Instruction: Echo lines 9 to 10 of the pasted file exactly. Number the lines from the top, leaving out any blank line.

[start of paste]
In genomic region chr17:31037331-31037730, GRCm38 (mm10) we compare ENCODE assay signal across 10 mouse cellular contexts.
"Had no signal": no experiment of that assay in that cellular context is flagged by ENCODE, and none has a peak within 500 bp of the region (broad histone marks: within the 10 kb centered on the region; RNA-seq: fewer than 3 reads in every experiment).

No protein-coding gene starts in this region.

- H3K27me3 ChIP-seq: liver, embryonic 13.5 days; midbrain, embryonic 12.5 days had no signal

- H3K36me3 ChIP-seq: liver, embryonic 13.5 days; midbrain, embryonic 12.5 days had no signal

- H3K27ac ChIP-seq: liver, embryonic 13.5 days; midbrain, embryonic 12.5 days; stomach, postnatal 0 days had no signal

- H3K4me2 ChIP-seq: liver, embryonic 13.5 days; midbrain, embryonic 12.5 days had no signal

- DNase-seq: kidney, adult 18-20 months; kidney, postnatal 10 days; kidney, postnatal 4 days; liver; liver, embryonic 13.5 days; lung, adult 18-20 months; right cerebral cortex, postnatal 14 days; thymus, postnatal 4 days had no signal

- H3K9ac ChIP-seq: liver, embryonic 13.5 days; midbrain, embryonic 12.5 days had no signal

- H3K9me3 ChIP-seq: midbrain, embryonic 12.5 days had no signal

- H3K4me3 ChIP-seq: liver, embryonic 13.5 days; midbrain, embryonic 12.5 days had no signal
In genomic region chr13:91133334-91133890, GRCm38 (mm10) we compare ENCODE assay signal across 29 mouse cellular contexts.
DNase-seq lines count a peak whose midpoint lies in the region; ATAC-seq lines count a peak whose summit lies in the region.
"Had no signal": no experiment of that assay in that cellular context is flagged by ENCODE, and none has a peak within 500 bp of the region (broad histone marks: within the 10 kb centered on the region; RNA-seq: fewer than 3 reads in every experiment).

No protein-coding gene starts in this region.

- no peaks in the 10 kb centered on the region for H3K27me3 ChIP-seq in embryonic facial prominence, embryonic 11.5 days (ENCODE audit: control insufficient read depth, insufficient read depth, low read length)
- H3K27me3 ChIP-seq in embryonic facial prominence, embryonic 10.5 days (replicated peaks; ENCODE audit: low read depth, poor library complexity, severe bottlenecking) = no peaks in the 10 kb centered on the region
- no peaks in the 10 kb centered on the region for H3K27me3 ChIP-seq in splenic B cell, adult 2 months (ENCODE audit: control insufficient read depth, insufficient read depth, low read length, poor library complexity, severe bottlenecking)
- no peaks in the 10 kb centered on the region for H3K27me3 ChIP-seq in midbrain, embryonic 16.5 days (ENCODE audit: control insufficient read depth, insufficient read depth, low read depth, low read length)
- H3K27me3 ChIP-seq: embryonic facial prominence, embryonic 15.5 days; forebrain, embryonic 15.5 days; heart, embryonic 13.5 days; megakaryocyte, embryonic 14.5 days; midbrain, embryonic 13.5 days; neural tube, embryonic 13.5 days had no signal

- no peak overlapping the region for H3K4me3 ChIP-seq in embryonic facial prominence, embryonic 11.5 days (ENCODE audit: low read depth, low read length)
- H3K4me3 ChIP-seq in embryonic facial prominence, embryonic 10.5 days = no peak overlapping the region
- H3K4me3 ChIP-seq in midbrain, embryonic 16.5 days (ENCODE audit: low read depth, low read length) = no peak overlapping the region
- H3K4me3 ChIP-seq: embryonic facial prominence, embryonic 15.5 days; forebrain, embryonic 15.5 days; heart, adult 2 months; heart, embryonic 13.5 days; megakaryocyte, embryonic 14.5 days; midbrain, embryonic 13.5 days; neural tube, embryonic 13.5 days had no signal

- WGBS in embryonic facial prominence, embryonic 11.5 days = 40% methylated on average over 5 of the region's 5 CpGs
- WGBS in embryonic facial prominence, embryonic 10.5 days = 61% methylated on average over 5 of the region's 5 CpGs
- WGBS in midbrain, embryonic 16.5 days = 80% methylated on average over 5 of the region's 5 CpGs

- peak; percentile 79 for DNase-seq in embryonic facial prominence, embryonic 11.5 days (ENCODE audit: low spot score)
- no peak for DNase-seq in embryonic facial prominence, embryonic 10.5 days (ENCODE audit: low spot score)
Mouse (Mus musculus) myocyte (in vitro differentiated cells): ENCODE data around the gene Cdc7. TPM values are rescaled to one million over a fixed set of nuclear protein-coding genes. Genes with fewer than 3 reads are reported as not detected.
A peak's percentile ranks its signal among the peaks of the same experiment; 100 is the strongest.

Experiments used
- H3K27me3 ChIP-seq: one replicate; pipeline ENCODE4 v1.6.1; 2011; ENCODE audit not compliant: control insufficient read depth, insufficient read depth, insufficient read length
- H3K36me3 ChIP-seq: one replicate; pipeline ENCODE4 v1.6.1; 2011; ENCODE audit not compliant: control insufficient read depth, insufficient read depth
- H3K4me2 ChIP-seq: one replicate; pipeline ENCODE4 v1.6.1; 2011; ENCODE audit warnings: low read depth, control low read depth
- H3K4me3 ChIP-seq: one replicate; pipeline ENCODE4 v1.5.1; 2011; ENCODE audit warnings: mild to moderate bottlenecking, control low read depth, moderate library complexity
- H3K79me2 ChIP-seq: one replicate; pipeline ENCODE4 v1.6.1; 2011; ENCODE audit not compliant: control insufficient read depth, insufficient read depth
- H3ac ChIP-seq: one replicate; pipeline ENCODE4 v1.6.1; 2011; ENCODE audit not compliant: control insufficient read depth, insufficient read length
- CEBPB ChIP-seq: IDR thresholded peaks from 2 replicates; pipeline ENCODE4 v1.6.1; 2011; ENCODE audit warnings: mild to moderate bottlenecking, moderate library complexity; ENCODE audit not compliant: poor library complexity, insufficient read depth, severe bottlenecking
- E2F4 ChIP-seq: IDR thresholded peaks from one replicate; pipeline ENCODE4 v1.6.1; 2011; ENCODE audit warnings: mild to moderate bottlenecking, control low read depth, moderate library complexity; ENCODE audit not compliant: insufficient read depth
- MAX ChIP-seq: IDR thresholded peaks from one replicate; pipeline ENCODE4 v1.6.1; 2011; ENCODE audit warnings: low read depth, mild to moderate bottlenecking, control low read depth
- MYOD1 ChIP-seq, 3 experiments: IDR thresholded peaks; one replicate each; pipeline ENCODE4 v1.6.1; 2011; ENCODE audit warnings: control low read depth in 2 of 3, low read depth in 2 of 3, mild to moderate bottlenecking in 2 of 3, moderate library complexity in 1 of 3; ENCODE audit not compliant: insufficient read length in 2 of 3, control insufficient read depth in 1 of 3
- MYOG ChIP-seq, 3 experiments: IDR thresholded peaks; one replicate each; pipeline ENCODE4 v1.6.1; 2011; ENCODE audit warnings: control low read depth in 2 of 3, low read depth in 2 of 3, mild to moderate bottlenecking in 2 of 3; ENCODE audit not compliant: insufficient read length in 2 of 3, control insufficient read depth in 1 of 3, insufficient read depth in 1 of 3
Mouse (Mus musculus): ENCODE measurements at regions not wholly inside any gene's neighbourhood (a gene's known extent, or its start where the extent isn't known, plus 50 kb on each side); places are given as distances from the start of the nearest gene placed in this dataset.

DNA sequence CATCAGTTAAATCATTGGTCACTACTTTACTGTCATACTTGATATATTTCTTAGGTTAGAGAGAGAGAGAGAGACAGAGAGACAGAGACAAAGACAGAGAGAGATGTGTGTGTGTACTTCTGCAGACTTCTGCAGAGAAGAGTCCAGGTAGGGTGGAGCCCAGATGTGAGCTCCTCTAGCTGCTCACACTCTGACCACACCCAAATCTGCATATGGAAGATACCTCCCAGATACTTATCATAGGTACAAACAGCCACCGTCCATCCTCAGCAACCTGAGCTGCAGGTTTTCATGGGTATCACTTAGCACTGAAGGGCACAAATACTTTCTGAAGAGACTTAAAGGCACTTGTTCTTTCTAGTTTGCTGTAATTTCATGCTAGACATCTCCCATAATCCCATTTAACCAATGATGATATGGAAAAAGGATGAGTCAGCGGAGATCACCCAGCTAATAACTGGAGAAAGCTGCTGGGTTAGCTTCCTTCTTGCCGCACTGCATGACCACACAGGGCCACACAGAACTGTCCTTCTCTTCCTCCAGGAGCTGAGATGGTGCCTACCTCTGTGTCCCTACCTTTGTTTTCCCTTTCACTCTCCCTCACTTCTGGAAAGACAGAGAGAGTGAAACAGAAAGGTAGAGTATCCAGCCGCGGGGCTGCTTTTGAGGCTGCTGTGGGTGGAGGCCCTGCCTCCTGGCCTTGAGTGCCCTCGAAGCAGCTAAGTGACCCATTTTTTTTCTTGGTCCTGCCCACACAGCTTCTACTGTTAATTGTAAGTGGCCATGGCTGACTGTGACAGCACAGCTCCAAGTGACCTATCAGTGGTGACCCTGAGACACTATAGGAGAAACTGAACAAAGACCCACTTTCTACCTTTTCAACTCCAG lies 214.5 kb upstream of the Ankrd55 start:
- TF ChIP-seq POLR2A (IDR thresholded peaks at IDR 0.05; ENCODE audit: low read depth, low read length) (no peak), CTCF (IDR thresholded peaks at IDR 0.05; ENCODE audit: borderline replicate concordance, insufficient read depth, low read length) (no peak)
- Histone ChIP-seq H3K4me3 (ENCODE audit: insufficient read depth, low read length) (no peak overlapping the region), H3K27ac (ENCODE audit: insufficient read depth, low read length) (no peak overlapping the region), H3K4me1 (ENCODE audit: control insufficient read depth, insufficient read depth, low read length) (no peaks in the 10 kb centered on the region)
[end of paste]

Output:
- H3K9ac ChIP-seq: liver, embryonic 13.5 days; midbrain, embryonic 12.5 days had no signal

- H3K9me3 ChIP-seq: midbrain, embryonic 12.5 days had no signal